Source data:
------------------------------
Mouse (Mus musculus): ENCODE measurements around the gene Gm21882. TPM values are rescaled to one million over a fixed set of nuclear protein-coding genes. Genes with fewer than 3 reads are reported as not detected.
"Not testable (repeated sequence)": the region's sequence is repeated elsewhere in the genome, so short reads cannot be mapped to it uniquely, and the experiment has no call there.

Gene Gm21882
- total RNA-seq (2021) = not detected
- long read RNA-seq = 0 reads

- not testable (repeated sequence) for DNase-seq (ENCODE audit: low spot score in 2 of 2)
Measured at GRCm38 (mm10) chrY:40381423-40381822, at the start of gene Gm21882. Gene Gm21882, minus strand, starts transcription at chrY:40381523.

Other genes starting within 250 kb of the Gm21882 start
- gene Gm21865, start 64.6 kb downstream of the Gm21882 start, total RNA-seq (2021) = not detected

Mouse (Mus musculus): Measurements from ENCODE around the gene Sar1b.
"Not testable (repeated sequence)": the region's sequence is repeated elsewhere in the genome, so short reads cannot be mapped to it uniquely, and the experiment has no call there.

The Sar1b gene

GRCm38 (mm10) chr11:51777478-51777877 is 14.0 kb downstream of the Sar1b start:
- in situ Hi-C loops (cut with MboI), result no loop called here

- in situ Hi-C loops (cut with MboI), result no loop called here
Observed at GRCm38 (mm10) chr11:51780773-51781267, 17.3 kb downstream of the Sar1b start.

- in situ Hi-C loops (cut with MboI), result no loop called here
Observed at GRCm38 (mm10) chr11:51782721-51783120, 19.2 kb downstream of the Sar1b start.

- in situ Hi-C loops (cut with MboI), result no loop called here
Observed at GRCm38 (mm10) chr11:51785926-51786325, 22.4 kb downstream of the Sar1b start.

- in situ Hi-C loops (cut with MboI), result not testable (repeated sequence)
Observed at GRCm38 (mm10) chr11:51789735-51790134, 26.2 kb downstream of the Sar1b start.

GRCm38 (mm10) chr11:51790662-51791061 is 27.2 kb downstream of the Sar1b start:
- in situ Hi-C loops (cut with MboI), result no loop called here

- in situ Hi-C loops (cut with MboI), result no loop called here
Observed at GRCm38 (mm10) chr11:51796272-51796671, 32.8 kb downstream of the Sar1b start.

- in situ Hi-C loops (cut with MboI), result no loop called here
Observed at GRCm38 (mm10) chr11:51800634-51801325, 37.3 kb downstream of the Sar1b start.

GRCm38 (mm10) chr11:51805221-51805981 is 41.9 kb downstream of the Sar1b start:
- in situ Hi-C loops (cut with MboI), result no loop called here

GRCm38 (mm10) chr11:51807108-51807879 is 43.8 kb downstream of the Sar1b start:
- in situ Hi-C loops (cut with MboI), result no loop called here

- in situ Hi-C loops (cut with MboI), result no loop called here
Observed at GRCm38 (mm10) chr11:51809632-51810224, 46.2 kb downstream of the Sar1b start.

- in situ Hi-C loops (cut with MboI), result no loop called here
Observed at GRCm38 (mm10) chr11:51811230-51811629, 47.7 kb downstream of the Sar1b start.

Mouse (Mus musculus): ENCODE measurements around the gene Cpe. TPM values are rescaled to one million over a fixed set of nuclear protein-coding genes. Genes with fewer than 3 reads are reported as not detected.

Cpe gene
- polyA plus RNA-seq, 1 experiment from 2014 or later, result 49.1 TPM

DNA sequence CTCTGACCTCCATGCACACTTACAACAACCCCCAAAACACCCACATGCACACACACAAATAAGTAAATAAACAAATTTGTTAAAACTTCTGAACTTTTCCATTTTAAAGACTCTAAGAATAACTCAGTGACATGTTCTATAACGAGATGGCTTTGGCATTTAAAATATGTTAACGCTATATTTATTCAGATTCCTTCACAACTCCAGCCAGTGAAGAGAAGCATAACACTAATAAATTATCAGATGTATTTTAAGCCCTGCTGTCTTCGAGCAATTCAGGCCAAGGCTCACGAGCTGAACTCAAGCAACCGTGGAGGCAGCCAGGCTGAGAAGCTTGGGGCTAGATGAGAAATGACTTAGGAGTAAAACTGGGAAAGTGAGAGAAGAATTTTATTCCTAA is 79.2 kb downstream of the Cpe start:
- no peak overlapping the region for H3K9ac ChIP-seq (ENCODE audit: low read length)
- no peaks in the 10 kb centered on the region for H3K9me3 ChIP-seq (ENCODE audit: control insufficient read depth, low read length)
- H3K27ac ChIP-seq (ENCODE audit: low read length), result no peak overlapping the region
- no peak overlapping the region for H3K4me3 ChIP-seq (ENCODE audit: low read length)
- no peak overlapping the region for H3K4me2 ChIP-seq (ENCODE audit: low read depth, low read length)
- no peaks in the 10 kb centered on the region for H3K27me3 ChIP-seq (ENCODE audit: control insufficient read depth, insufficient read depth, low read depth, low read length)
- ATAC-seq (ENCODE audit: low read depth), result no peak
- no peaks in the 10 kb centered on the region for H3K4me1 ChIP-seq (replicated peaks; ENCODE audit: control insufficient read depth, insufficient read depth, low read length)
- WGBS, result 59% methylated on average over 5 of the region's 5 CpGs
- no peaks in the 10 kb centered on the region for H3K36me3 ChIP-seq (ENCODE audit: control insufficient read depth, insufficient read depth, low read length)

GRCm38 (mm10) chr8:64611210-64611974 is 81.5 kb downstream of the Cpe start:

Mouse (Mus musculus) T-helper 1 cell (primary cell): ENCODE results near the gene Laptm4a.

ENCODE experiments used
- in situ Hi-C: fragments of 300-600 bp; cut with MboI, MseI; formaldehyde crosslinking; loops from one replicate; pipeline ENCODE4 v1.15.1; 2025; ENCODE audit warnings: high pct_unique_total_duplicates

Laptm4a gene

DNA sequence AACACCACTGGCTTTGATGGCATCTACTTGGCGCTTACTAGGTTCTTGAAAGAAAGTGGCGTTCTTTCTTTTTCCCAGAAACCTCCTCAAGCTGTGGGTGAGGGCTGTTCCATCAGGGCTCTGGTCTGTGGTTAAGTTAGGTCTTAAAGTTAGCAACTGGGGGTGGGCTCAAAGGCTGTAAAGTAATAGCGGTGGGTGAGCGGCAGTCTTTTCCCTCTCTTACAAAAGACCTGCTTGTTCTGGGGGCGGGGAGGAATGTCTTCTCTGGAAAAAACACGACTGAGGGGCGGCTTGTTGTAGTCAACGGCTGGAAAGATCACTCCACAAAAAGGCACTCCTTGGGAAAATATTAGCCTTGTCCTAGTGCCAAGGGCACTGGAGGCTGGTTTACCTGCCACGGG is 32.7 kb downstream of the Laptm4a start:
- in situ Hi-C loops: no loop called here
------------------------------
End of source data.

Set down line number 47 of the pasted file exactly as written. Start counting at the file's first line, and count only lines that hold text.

- ATAC-seq (ENCODE audit: low read depth), result no peak